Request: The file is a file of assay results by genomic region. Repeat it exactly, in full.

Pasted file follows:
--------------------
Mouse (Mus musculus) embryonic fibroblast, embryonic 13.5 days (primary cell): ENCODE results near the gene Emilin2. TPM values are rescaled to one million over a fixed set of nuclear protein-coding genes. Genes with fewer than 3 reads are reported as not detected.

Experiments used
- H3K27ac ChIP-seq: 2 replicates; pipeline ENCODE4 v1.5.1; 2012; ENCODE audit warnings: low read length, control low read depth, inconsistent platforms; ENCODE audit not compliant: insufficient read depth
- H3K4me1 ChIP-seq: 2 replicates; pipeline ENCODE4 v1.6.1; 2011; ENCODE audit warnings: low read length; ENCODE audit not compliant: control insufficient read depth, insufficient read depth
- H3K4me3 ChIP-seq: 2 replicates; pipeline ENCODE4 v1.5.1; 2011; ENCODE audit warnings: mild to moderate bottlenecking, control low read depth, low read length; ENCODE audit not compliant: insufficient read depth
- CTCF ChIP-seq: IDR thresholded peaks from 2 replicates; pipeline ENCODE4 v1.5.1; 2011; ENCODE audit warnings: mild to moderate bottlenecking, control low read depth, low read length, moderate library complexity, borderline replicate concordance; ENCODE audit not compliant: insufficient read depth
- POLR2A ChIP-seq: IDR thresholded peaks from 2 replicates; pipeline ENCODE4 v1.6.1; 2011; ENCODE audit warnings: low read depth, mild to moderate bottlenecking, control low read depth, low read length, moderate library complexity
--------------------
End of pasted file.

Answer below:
Mouse (Mus musculus) embryonic fibroblast, embryonic 13.5 days (primary cell): ENCODE results near the gene Emilin2. TPM values are rescaled to one million over a fixed set of nuclear protein-coding genes. Genes with fewer than 3 reads are reported as not detected.

Experiments used
- H3K27ac ChIP-seq: 2 replicates; pipeline ENCODE4 v1.5.1; 2012; ENCODE audit warnings: low read length, control low read depth, inconsistent platforms; ENCODE audit not compliant: insufficient read depth
- H3K4me1 ChIP-seq: 2 replicates; pipeline ENCODE4 v1.6.1; 2011; ENCODE audit warnings: low read length; ENCODE audit not compliant: control insufficient read depth, insufficient read depth
- H3K4me3 ChIP-seq: 2 replicates; pipeline ENCODE4 v1.5.1; 2011; ENCODE audit warnings: mild to moderate bottlenecking, control low read depth, low read length; ENCODE audit not compliant: insufficient read depth
- CTCF ChIP-seq: IDR thresholded peaks from 2 replicates; pipeline ENCODE4 v1.5.1; 2011; ENCODE audit warnings: mild to moderate bottlenecking, control low read depth, low read length, moderate library complexity, borderline replicate concordance; ENCODE audit not compliant: insufficient read depth
- POLR2A ChIP-seq: IDR thresholded peaks from 2 replicates; pipeline ENCODE4 v1.6.1; 2011; ENCODE audit warnings: low read depth, mild to moderate bottlenecking, control low read depth, low read length, moderate library complexity